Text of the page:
Michael Dunne on General Motors in China
Michael Dunne's book reveals how extraordinary people, remarkable decisions and surprising breaks made triumph in China possible for General Motors.
How could one company—General Motors—meet disaster on one continent and achieve explosive growth on another at the very same time?
While General Motors was hurtling towards bankruptcy in 2009, GM’s subsidiary in China was setting new sales and profit records. This book reveals how extraordinary people, remarkable decisions and surprising breaks made triumph in China possible for General Motors. It also shows just how vulnerable that winning track record remains.
No small part of GM’s success in China springs from its management of shifting business and political relationships. In China, the government makes the rules for—and competes in—the auto industry. GM’s business partner, the City of Shanghai, is both an ally and a competitor. How does such an unnatural relationship work on a day-to-day basis? Where will it go on the future?
General Motors also engages in constant battles with other global and Chinese car makers for the hearts of demanding Chinese consumers. Dunne gives us rare glimpses into the mindsets and behavior of this new moneyed set, the worlds newest class of wealthy consumers.
China is already the number one car market in the world. During the next ten years, China will export millions of cars and trucks globally, including to the United States. American Wheels, Chinese Roads presents readers with fascinating illustrations of what to expect when Chinese cars, companies, and business people arrive on our shores.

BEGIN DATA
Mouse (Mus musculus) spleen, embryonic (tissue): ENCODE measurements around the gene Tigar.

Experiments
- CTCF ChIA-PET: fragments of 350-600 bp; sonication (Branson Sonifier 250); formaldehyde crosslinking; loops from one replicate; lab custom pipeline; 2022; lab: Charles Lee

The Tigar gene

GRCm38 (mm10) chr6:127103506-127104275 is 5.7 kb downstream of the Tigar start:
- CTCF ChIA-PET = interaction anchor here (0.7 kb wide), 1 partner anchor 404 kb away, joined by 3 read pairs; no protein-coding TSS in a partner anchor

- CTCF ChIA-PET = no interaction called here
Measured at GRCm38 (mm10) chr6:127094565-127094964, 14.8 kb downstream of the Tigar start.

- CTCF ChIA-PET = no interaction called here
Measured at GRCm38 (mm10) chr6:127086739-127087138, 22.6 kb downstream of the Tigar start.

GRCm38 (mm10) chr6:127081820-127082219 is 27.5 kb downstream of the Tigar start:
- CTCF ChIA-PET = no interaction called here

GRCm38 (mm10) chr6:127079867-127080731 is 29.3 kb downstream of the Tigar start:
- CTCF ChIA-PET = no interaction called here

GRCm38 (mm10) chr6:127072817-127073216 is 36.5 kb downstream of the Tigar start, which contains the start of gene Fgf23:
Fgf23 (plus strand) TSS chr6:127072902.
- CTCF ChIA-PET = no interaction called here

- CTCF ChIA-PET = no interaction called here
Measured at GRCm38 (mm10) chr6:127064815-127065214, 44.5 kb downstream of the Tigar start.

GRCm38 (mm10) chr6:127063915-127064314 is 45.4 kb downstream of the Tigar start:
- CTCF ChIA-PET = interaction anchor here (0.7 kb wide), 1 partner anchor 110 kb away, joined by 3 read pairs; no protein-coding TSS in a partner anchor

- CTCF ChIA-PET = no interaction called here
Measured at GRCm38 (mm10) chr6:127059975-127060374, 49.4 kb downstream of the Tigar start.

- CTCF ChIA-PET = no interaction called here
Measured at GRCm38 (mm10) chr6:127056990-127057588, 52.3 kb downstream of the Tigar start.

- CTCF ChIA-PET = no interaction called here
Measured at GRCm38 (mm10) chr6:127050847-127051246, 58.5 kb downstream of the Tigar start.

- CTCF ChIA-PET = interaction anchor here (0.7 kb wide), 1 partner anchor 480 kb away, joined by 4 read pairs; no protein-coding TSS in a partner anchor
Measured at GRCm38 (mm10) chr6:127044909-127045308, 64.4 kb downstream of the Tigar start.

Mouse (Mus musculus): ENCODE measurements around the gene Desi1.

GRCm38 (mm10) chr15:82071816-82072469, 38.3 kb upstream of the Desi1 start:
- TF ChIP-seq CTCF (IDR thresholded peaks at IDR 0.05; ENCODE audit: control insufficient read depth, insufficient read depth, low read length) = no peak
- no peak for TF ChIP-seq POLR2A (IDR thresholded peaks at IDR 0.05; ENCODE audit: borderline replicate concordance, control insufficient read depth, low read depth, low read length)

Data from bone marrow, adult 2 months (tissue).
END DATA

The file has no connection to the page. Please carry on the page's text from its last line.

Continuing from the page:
Michael Dunne has been involved in the auto industry in Asia and especially China since 1990, when he earned an MBA and an MA in Chinese history at the University of Michigan. He was a managing director at JD Power, known for its automobile quality assessments and was president of General Motors Indonesia for two years. Dunne now heads ZoZo Go, a research consultancy specializing in the Chinese and American auto markets. In this talk, Dunne focuses on General Motors in China, 1989-2019, and then talks about changes in the global auto industry, changes within China, and the increasing investment of Chinese auto firms in the United States.
Please join the USC U.S.-China Institute for a short reading and discussion with Jeff Wasserstrom on his new book on Hong Kong.